Crankbaits are some of the most lifelike lures at a basser's disposal. Their shape, coloration and movement lend themselves to mimic bass' favorite meals, from crawfish to shad to bluegill. Since bass eat these critters year-round, cranking year-round makes sense. Here's how four Elite Series pro stay in the fish all year with crankbaits.
During the colder months, Elite Series rookie Ott DeFoe almost always has a crankbait of some type tied on. If he's on a lake where grass is the primary cover, he's using a lipless crankbait. If there's rock and wood, he opts for the lipped variety.
"I've caught fish on crankbaits during the winter in water as cold as 42 or 43 degrees," the Knoxville, Tenn., pro says. "It's not just one or two, either; you can catch 'em pretty good."
Though the bass' metabolism slows significantly in winter, crankbaits work on a reactionary level.
"You're more apt to get a reaction strike in the winter, and a crankbait is a great way to do that," he says.
DeFoe's go-to wintertime crankbait is a No. 5 or No. 7 Rapala Shad Rap, depending on how deep the fish are holding. The Shad Rap's tight wiggle makes it a good choice in cold water. He keys in on rock, such as gravel, riprap or chunk rock. Each of these types hold bass, and when they're on a bank that slopes at a 45-degree angle or steeper, all the better. Natural, subtle crawdad colors get the nod.
DeFoe considers himself "old school" when it comes to lipless crankbaits. He prefers Bill Lewis' original Rat-L-Trap. He says that it has a narrower shimmy than any other brand, making it better for cold water. He opts for either a 1/4- or 1/2-ounce model.
On grass lakes, DeFoe looks for small ditches and depressions in the bottom. The lakes that have mostly grass in them are natural lakes with few contours, so a drop of just a foot will likely hold bass. As with the Shad Rap, DeFoe prefers natural, crawdad-looking colors.
"Perhaps the most important thing to remember about fishing in the wintertime is that it's winter. If you're getting five or seven bites a day, you're doing pretty good," he says." Don't go out looking to catch 20 or 30. You've got to be patient. Also, most of the time there's no need to go out at sunup. Getting there at 10 o'clock or noon is as good as any time to be fishing that time of year."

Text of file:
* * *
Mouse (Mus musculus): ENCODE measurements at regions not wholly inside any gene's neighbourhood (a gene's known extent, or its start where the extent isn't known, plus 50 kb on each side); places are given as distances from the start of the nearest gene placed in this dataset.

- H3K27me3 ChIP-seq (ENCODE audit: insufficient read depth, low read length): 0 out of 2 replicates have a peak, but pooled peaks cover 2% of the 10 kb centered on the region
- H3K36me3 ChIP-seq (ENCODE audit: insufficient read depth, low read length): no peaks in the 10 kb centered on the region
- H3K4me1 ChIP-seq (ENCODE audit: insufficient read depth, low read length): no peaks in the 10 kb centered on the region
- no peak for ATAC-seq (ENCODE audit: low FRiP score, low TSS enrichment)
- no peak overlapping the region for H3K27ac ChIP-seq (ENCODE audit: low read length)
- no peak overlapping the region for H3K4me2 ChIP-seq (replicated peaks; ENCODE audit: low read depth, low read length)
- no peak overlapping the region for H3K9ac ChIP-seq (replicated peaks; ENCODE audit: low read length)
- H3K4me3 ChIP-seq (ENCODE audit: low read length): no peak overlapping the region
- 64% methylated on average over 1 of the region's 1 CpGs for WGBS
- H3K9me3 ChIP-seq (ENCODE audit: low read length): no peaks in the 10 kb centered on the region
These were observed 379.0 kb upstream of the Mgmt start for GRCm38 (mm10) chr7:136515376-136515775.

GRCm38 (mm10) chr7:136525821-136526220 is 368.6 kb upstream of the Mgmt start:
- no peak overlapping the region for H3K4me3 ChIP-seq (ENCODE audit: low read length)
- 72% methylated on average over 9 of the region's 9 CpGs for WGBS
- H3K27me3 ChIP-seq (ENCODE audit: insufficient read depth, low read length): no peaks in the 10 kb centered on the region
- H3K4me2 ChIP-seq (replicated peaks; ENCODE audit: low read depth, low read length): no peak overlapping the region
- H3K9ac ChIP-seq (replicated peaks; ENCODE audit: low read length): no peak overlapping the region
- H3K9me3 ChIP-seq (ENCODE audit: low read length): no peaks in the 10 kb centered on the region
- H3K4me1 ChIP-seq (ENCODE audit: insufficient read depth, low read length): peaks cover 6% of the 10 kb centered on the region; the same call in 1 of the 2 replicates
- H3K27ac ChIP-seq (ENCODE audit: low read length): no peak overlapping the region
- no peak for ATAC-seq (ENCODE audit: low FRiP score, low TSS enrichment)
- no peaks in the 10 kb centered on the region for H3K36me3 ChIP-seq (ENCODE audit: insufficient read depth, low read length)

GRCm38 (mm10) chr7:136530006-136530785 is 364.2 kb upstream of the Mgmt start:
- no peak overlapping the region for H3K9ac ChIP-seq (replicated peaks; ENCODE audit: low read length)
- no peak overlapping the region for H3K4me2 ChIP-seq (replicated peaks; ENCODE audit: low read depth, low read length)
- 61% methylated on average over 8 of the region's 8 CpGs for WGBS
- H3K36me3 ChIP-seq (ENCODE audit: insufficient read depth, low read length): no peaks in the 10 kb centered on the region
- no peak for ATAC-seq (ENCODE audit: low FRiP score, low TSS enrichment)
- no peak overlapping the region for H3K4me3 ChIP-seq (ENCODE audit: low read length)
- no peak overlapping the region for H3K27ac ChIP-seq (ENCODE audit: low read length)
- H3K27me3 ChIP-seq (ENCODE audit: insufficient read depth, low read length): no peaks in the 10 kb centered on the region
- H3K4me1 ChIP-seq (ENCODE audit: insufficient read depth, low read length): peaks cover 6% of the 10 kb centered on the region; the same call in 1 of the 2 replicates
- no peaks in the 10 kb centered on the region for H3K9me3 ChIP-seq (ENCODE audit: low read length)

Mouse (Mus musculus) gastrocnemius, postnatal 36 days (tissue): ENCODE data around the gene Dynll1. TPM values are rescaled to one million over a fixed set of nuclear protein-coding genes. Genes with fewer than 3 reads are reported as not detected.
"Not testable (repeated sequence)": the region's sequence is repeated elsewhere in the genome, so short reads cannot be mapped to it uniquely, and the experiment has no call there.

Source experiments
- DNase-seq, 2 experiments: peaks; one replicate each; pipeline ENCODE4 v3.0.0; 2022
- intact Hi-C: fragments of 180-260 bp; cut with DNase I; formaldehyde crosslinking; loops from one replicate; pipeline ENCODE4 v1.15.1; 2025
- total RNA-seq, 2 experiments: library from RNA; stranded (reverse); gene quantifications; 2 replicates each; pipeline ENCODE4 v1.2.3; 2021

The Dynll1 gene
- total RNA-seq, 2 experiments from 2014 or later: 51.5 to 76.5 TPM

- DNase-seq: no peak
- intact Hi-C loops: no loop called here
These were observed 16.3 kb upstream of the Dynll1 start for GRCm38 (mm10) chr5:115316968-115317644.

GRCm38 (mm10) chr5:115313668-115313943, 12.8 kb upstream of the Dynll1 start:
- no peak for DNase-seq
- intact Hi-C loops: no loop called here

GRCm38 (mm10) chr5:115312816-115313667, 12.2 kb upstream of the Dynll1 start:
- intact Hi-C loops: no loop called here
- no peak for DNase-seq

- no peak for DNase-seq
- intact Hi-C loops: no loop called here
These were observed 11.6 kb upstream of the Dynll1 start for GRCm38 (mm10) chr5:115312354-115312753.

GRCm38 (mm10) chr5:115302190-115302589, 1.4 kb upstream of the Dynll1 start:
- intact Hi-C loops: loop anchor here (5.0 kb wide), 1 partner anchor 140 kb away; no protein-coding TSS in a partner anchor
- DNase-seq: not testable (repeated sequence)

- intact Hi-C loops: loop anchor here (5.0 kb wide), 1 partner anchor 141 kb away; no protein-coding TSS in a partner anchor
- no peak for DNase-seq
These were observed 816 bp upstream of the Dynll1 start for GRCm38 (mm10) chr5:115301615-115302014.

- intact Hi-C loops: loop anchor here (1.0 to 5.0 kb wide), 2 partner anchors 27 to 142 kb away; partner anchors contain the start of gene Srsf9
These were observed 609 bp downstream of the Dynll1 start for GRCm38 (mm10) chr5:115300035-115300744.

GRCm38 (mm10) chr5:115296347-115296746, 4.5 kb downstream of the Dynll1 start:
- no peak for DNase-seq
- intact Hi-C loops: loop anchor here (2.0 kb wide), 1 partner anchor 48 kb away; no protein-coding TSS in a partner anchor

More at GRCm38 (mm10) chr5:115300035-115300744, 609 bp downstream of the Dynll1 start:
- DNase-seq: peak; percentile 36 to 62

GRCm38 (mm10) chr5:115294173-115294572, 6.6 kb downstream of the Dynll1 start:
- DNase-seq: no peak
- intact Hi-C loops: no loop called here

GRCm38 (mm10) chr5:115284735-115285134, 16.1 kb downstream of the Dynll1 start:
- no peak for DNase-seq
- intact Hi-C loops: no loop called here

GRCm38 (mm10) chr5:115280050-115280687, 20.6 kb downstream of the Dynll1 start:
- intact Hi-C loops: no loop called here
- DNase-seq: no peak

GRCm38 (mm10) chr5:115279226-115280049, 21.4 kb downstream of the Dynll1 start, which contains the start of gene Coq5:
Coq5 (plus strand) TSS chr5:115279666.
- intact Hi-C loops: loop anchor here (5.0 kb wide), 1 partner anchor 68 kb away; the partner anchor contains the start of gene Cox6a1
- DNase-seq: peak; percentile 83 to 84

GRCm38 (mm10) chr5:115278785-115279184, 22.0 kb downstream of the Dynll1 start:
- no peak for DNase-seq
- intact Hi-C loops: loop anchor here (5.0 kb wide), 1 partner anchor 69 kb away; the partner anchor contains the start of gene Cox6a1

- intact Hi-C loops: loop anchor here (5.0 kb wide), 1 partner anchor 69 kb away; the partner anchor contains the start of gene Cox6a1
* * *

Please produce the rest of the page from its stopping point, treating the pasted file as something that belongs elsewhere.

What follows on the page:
Alton Jones says that early spring is prime time for tossing square-billed crankbaits. He focuses on shallow water that has "new grass" growing. These areas are baitfish magnets.
"Cranking in the springtime is great, especially if there's grass in the area, like hydrilla or milfoil," Jones explains. "If the grass is just starting to grow, it may be 6-inches tall and a lot of times it'll be in 2- to 5-feet of water, and this is a perfect setup for a squarebill."
Jones' favorite squarebill in early spring is XCalibur's XCS100 crankbait. He uses a stop-and-go retrieve, moving the bait along at a good clip. If the bait snags in the grass, Jones pauses to let it back up and float out of trouble.
Later in the spring, as shad and other bass forage grow larger, Jones upsizes to an XCS200 square bill. He moves from the new grass to shallow points and shallow sand bars on the main lake, most of which are no more than 5-feet deep.
"Bass will spawn on these ridges, and you'll also have postspawn fish come out of the pockets and set up around them," he says.
Jones cranks with a 7-foot, medium-action Kistler Z-Bone rod mated to an Ardent XS1000 reel spooled with 14-pound-test Silver Thread fluorocarbon.
Jones places an emphasis on retrieve speed in the spring.
"Some days they want it ripping fast, other days they want a stop-and-go, and others they want it bogging down in the grass. Every day is unique," he says. "Each day I'm looking for that first bite to try and figure out exactly how they want it. That first fish will tell you. Once you figure it out, it's game on."
Alabama pro Tim Horton does most of his fishing on manmade lakes with well-defined underwater structure, much of which is ideal for probing with deep-diving crankbaits. This is especially true when the majority of bass are holding in deeper water.
"In the summer, I focus on areas on the main lake where there are steep drops that get hit by wind or current produced by power generation," he says. "Many of these areas are in 10- to 14-feet of water."
He prefers a Bomber Switchback Shad in shad patterns, with Citrus Shad being his default selection. In dirty water, he likes a little more chartreuse. He fishes the Bomber with a 7-6 Duckett Micro Magic cranking rod with a 7.4:1 Lew's reel and 10-pound-test Vicious Pro Elite fluorocarbon. If he's cranking around heavy cover, he'll go up to 12-pound-test line.
Fall fishing is nearly synonymous with pulling small, shallow-running crankbaits around the backs of creeks. While Edwin Evers agrees with the location of fall cranking, he disagrees with the small-bait sentiment.
"The shad are huge that time of the year, and no one else throws a big squarebill," he says. "I'll lob it around the backs of creeks and pockets, and on flat rocky points, depending on the type of lake I'm fishing. With a big bait, you can catch some big ones."
Evers squarebill of choice is an XCalibur XCS300, the largest in the XCS line. It weighs in at 3/4 ounce and measures 3 inches long. His favorite color is Foxy Shad.
He'll toss this mighty squarebill on a 7-foot medium-heavy Bass Pro Shops cranking stick with a Bass Pro Shops Pro Qualifier 6.3:1 reel spooled up with 20-pound Bass Pro Shops XPS fluorocarbon.
Evers says the key to cranking the fall is twofold: locating shad, then picking apart the cover that's available in that area.
"You need to cover a lot of water to find them, and a lot of times you'll see the shad flipping because you're so shallow," he says. "Plus, if I see a good-looking log, I may make 10, 15 or 20 casts at it until I get a bite. You need to be repetitive, and that's how you catch the great big ones."